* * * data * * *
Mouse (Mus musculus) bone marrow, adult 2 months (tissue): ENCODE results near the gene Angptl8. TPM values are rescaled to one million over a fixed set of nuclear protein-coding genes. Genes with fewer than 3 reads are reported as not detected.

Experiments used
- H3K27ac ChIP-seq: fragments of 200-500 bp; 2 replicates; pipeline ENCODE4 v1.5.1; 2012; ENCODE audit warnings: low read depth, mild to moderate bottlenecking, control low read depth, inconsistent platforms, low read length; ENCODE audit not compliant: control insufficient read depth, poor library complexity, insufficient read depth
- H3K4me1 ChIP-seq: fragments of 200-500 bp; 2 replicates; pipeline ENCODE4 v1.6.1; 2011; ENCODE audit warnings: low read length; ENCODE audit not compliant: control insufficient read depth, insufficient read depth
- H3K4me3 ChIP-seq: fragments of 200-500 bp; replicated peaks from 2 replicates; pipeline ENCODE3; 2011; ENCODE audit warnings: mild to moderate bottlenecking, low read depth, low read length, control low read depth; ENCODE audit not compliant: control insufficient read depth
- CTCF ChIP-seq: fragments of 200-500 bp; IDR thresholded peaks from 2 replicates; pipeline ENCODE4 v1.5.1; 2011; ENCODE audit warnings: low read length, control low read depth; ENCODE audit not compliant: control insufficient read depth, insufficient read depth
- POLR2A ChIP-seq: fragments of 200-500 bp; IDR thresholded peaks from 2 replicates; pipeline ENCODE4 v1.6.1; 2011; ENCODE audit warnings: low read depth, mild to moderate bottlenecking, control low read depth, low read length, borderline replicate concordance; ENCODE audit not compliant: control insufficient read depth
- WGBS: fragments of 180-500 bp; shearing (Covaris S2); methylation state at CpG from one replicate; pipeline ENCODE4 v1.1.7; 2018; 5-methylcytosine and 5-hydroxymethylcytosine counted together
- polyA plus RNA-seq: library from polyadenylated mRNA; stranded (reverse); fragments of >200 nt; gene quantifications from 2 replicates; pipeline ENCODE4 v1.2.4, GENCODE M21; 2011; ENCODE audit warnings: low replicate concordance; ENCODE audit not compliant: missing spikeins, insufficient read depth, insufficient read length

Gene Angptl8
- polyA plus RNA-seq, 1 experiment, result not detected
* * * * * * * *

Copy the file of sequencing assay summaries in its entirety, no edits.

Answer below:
Mouse (Mus musculus) bone marrow, adult 2 months (tissue): ENCODE results near the gene Angptl8. TPM values are rescaled to one million over a fixed set of nuclear protein-coding genes. Genes with fewer than 3 reads are reported as not detected.

Experiments used
- H3K27ac ChIP-seq: fragments of 200-500 bp; 2 replicates; pipeline ENCODE4 v1.5.1; 2012; ENCODE audit warnings: low read depth, mild to moderate bottlenecking, control low read depth, inconsistent platforms, low read length; ENCODE audit not compliant: control insufficient read depth, poor library complexity, insufficient read depth
- H3K4me1 ChIP-seq: fragments of 200-500 bp; 2 replicates; pipeline ENCODE4 v1.6.1; 2011; ENCODE audit warnings: low read length; ENCODE audit not compliant: control insufficient read depth, insufficient read depth
- H3K4me3 ChIP-seq: fragments of 200-500 bp; replicated peaks from 2 replicates; pipeline ENCODE3; 2011; ENCODE audit warnings: mild to moderate bottlenecking, low read depth, low read length, control low read depth; ENCODE audit not compliant: control insufficient read depth
- CTCF ChIP-seq: fragments of 200-500 bp; IDR thresholded peaks from 2 replicates; pipeline ENCODE4 v1.5.1; 2011; ENCODE audit warnings: low read length, control low read depth; ENCODE audit not compliant: control insufficient read depth, insufficient read depth
- POLR2A ChIP-seq: fragments of 200-500 bp; IDR thresholded peaks from 2 replicates; pipeline ENCODE4 v1.6.1; 2011; ENCODE audit warnings: low read depth, mild to moderate bottlenecking, control low read depth, low read length, borderline replicate concordance; ENCODE audit not compliant: control insufficient read depth
- WGBS: fragments of 180-500 bp; shearing (Covaris S2); methylation state at CpG from one replicate; pipeline ENCODE4 v1.1.7; 2018; 5-methylcytosine and 5-hydroxymethylcytosine counted together
- polyA plus RNA-seq: library from polyadenylated mRNA; stranded (reverse); fragments of >200 nt; gene quantifications from 2 replicates; pipeline ENCODE4 v1.2.4, GENCODE M21; 2011; ENCODE audit warnings: low replicate concordance; ENCODE audit not compliant: missing spikeins, insufficient read depth, insufficient read length

Gene Angptl8
- polyA plus RNA-seq, 1 experiment, result not detected